PENA TO ADDRESS
MARITIME TRADES PARLEY
WASHINGTON - Transportation Secretary Federico Pena will lead off a list of speakers from the government and the military who will address the biennial convention of the AFL-CIO Maritime Trades Department this week in New York.
Other speakers at the two-day event include Rep. Herbert Bateman, R-Va., chairman of the Merchant Marine Oversight Panel of the House National Security Committee; Vice Admiral William A. Earner, who heads the U.S. Navy's logistics operations; and Maritime Administrator Albert Herberger.
Mr. Pena will speak on Thursday. The other speakers are scheduled for Friday.
The MTD is made up of 40 national and international unions, representing about 8.5 million longshore, maritime and shipyard workers.
The convention takes place Thursday, Oct. 19, and Friday, Oct. 20, in Royal Ballroom A of the Sheraton New York Hotel and Towers, 811 7th Ave., New York. For further information, contact Frank Pecquex at (212) 641-2636.
INDIA APPROVES PLAN
FOR PORT MODERNIZATION
BOMBAY, India - India's Planning Commission Tuesday approved a 32.16- billion-rupee ($945 million) modernization program for the country's major ports by March 1997, the Press Trust of India said.
The investment is necessary to remove bottlenecks which are delaying port operations, Rajasekharan Murthy, minister for surface transport, told journalists in Calcutta.
The ministry had also floated a global tender for undertaking dredging operations at all major Indian ports.
Mr. Murthy said that in response to the tender, two Dutch companies had agreed to offer assistance for dredging operations at the Calcutta and Haldia ports in the eastern state of West Bengal.
OIL SPILL CONTAINED
IN KUWAIT MISHAP
KUWAIT CITY - The 357,600-deadweight-ton tanker Kraka ran into an oil loading hose on a mooring off Kuwait's Mina al-Ahmadi refinery in the Persian Gulf Tuesday, forcing the temporary shutdown of the loading point, a Kuwait Oil Co. official said.
The KOC official said that a spill of crude oil extends for 1 kilometer north of the mooring, but has been contained.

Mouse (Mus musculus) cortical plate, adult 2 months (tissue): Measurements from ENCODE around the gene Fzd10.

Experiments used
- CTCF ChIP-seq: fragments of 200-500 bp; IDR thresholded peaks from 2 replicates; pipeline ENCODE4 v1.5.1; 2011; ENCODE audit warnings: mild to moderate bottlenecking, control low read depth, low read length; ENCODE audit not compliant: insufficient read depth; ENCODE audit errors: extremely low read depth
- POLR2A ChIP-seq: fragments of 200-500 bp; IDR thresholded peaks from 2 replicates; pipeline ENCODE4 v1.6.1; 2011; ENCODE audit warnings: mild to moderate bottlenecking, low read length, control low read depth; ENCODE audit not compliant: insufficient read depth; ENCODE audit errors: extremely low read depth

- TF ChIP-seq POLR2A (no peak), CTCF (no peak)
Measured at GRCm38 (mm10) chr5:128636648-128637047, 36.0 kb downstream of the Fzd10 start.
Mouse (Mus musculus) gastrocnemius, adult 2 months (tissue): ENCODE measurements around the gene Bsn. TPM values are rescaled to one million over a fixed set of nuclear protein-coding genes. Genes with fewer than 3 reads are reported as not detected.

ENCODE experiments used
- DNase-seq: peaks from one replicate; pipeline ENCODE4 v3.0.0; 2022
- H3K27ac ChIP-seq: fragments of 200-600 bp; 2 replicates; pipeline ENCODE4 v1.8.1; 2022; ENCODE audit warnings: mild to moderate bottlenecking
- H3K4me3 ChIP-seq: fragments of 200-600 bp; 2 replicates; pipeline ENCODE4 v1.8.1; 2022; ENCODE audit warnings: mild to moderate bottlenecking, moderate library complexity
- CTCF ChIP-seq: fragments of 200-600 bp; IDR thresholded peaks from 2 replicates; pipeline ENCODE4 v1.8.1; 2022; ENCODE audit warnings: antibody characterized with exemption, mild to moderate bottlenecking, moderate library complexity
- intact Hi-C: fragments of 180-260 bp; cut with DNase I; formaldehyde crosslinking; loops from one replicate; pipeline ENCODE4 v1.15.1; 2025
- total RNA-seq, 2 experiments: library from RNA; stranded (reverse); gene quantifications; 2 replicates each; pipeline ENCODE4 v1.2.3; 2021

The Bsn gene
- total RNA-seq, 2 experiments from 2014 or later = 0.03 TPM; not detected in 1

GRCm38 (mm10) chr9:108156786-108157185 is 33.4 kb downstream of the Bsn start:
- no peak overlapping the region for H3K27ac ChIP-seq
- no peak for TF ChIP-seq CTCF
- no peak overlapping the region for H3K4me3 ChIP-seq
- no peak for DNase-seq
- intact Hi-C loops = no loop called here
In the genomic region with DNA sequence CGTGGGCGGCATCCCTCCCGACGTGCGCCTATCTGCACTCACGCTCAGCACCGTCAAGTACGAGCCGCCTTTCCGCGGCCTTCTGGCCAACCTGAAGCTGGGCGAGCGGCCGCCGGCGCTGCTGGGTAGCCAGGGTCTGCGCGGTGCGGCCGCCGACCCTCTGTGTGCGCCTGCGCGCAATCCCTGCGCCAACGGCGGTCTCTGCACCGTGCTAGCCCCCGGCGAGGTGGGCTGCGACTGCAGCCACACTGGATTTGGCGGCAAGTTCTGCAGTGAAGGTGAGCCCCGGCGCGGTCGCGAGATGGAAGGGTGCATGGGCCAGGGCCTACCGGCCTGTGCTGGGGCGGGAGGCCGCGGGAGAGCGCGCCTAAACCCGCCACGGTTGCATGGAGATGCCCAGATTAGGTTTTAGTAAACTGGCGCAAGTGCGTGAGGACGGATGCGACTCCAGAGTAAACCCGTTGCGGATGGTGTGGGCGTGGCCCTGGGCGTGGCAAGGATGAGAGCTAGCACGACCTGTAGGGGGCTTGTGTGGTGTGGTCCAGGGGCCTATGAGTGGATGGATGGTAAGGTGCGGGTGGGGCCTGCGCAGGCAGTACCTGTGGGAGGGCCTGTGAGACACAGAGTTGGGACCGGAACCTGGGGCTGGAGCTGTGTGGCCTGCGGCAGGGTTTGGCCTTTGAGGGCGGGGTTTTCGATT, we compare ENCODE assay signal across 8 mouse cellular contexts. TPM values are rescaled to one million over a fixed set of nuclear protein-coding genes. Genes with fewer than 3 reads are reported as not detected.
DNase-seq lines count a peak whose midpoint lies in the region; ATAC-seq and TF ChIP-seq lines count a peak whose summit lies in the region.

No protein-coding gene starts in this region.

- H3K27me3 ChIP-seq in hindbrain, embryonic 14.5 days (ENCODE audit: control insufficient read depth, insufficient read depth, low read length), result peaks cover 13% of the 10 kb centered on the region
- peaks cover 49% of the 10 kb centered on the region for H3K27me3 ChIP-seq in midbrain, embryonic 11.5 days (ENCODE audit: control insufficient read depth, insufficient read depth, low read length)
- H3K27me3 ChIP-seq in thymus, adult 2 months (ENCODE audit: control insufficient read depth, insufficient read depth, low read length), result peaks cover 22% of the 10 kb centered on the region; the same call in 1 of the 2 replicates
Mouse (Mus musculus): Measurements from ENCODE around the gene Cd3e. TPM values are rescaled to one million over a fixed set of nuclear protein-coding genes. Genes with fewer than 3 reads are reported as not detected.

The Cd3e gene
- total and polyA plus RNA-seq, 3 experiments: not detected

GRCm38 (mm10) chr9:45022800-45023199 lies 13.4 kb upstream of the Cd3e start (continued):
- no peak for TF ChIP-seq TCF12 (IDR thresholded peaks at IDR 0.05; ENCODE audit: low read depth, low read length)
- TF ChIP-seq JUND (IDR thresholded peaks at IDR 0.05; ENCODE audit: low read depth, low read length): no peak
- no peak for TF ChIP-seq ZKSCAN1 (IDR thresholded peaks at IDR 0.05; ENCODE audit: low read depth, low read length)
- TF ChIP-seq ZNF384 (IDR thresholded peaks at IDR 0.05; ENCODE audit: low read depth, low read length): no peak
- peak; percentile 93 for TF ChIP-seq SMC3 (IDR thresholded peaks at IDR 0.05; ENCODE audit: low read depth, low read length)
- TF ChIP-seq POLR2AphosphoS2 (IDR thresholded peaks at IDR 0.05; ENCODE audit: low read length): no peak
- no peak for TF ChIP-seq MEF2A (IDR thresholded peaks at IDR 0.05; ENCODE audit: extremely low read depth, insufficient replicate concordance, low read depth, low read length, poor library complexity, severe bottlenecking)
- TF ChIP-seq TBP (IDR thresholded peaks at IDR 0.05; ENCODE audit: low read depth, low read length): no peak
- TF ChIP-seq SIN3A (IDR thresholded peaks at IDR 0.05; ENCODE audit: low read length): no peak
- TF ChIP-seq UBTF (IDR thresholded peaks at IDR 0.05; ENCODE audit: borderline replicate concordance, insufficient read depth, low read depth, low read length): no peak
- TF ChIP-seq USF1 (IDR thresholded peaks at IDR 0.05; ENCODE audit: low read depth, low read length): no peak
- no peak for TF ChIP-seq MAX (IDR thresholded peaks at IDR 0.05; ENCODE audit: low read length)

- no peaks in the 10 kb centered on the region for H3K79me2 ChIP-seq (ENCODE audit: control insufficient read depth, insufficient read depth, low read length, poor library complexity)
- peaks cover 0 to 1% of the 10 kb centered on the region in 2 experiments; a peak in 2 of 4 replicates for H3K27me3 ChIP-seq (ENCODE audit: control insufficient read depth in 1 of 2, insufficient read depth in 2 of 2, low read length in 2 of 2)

The mooring, which has a capacity to load about 700,000 barrels a day of crude onto ultra-large crude carriers, has been shut down to ensure no further oil leaks.
The official said marine cleaning equipment was headed to the site of the spill but gave no other details.
It is unclear if the Kraka was damaged or how long loading disruptions would continue at the site.
JAPANESE SHIP EXPORTS
FALL; STRONG YEN CITED
TOKYO - Japan's ship exports plunged in the first half of fiscal 1995 as the strong yen seriously hurt price competitiveness, an industry association reported Tuesday.
The Japan Ship Exporters Association said exports for the April-September period totaled 85 ships aggregating 2.49 million gross tons, down 49.7 percent
from the same period last year.
Association officials blamed the strong yen for the fall.
They said exports by archrival South Korea topped Japan's at 104 ships totaling 3.41 million gross tons.
The officials said export contracts based on foreign currencies increased to 60 percent of the total, reflecting the strong yen.
AAPA BACKS CHANGES
IN PASSENGER SHIP ACT
NEW ORLEANS - The American Association of Port Authorities said this week it supports changes in the Passenger Ship Act.
The 1886 law requires that ships carrying passengers between U.S. ports be U.S. flag, U.S. built and manned by U.S. crews.
"The PSA prevents many coastal communities from reaping the substantial economic benefits of a flourishing cruise market," the AAPA said in a statement issued during its annual convention here.
"By opening up the market to foreign flag operators, thousands of U.S. jobs would be created in related industries such as longshore, ship repair, tourism, food service and other types of U.S. jobs," the AAPA said.
PENA TO ADDRESS